It is an important discussion to have with communities across the country. I understand that there can be apprehension to the sorts of changes that are taking place. However, the most fundamental and basic principle is that the current system is not working. This is a matter of public health and public safety.

The way that we are going to make the system better is by ensuring that there is a regulatory framework in place that makes it harder for young people to access cannabis, and that gets the criminal element out of profiting from selling these drugs and taking advantage of vulnerable people.

Our government is committed to doing that. That is what I have heard from constituents I have talked to about this, that we have to get it right. We have to make sure that the proper regulatory framework is in place. The government is listening to those consultations and, importantly, putting those consultations into a framework that will work for all Canadians, keeping Canadians safe, keeping young Canadians safer, and ensuring that we have the right tools and training for our police forces to enforce the law.

Cannabis ActGovernment Orders

4:15 p.m.

Conservative

Rachael Harder Conservative Lethbridge, AB

Mr. Speaker, before I begin speaking to Bill C-45, I would like to highlight for those who are watching today that the Liberals took the opportunity to move time allocation on this important bill. In essence, that means they cut down the debate. They are actually refusing to hear from the members on the opposite side of the House today because they want to rush it through and get it to a vote. Why is it they want to rush it through and get it to a vote? Because they have party preparations to put in place for July 1, 2018. That is unfortunate. It is degrading to our parliamentary process to not have the opportunity to enter into a robust debate with respect to the topic at hand on behalf of the Canadians who have elected us to represent them here.

With that said, when I talk about Bill C-45 and the legalization of marijuana, I am not talking about its legalization for medical purposes, I am not talking about the legalization of marijuana in a way that is well-researched, thoughtful, or has taken into account the different factors that need to be considered, I am not talking about a bill that came out of a lengthy consultation process or a scientific endeavour, I am talking about a bill that was incredibly rushed in nature. It really did not take scientific evidence into consideration. It did not take the insight of law enforcement agents, health care practitioners, or experts into consideration. Really all it does is rush through this piece of legislation at a rate that is unnecessary and with a deadline that is arbitrary. That is of course, July 1, 2018.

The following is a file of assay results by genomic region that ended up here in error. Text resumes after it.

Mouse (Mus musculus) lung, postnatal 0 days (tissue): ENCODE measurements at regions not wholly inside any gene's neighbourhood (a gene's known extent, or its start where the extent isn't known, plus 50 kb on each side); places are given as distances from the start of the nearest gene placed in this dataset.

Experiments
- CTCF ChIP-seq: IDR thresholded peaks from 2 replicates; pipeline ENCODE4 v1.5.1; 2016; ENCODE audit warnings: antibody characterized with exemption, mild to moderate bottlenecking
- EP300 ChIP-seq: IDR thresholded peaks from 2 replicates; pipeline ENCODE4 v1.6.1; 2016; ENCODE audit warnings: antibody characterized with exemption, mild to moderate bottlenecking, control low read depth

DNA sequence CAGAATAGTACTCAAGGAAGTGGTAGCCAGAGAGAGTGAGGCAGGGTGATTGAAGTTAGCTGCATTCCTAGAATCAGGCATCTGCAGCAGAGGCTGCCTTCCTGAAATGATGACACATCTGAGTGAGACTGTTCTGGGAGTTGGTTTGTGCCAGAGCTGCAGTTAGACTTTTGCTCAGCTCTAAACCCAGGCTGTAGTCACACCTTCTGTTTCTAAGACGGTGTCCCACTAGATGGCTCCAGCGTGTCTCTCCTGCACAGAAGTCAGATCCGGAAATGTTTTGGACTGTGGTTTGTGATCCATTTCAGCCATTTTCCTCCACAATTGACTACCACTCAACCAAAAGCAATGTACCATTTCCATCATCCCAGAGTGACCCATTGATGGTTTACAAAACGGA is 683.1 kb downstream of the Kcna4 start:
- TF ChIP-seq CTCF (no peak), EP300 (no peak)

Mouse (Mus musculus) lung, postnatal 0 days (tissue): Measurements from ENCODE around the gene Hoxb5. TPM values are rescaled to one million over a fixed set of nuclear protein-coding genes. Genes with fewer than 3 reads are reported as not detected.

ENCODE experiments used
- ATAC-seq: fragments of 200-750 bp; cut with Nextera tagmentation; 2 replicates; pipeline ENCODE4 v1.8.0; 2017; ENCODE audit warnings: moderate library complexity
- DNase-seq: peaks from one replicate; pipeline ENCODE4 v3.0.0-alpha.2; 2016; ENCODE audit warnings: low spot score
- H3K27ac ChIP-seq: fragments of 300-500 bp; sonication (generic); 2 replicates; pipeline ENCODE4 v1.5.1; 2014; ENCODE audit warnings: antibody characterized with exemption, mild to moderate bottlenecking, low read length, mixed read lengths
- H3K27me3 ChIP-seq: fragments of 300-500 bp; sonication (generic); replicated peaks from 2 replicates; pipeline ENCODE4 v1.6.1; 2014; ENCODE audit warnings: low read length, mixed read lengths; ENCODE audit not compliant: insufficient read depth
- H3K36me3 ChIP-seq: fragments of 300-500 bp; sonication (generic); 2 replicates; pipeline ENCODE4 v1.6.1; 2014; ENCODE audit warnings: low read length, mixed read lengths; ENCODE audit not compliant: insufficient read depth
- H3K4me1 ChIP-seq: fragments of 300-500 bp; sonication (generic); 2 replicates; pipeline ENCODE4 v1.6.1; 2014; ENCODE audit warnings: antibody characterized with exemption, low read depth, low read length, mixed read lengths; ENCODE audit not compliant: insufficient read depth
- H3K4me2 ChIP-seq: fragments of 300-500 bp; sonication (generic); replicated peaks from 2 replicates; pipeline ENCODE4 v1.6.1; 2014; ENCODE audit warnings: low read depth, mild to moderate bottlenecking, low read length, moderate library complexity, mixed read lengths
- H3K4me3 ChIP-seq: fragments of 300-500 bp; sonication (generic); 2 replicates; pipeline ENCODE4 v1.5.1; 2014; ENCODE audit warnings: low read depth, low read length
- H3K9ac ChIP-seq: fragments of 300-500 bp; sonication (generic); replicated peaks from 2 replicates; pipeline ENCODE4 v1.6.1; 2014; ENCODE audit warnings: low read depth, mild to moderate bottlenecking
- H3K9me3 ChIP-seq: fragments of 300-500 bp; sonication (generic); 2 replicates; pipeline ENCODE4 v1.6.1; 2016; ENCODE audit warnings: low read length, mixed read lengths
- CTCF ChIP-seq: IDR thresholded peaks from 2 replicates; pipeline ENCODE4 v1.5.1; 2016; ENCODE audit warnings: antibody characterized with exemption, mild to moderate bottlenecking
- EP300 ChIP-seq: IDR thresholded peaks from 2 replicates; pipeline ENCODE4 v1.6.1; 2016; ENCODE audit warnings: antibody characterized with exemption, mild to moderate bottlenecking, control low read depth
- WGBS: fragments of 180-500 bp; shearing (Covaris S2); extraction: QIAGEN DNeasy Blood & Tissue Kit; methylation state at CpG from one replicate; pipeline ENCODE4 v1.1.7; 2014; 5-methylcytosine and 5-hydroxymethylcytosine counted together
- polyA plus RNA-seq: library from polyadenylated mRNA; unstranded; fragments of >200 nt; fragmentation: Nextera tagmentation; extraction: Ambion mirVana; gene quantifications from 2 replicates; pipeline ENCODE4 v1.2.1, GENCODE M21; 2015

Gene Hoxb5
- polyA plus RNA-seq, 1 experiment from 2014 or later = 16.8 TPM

I have heard from many people who are very worried about this legislation. Many have spoken out at a national level, including aboriginal leaders, law enforcement agents, health experts, municipalities, provinces, and of course concerned citizens from all across the country. Some of the things that they are saying are that they are concerned about children accessing marijuana easily and the age at which they are legally able to acquire it, the lack of education programs, the timeline and the fact that it is very rushed, the costs to the municipalities and provinces, and the fact that they really do not feel they have been given adequate time to respond. I am hearing from law enforcement agents much the same about the costs and the timeline. As well, they are bringing up drug-impaired driving. Then there is the issue around taxation. Therefore, in this time that I have, I would like to address some of these issues to a greater extent.